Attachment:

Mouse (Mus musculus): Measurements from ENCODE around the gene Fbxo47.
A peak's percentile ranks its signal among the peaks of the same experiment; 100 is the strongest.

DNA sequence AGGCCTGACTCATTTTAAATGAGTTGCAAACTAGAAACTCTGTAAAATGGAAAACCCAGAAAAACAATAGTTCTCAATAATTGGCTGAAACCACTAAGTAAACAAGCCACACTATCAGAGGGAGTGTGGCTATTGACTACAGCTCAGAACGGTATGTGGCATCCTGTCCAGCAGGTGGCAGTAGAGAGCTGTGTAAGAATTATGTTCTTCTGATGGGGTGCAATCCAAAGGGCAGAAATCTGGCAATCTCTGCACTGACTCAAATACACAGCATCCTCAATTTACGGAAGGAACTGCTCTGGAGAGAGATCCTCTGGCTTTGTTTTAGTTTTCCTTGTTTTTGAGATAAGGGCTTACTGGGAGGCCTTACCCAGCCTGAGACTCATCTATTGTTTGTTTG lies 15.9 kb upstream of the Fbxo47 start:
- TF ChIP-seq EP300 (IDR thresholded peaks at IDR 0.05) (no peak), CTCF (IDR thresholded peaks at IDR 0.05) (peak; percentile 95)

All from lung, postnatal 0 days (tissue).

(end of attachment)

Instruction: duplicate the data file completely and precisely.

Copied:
Mouse (Mus musculus): Measurements from ENCODE around the gene Fbxo47.
A peak's percentile ranks its signal among the peaks of the same experiment; 100 is the strongest.

DNA sequence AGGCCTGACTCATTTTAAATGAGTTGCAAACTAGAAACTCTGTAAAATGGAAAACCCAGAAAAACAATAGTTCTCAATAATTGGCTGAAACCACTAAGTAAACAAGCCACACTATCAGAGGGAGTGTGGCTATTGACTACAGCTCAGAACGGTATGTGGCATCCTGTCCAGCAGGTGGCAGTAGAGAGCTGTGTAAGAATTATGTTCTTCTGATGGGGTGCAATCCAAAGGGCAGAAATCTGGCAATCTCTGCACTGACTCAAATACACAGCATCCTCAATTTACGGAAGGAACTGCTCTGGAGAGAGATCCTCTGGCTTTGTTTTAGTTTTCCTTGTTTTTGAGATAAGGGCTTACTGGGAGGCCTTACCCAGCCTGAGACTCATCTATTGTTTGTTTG lies 15.9 kb upstream of the Fbxo47 start:
- TF ChIP-seq EP300 (IDR thresholded peaks at IDR 0.05) (no peak), CTCF (IDR thresholded peaks at IDR 0.05) (peak; percentile 95)

All from lung, postnatal 0 days (tissue).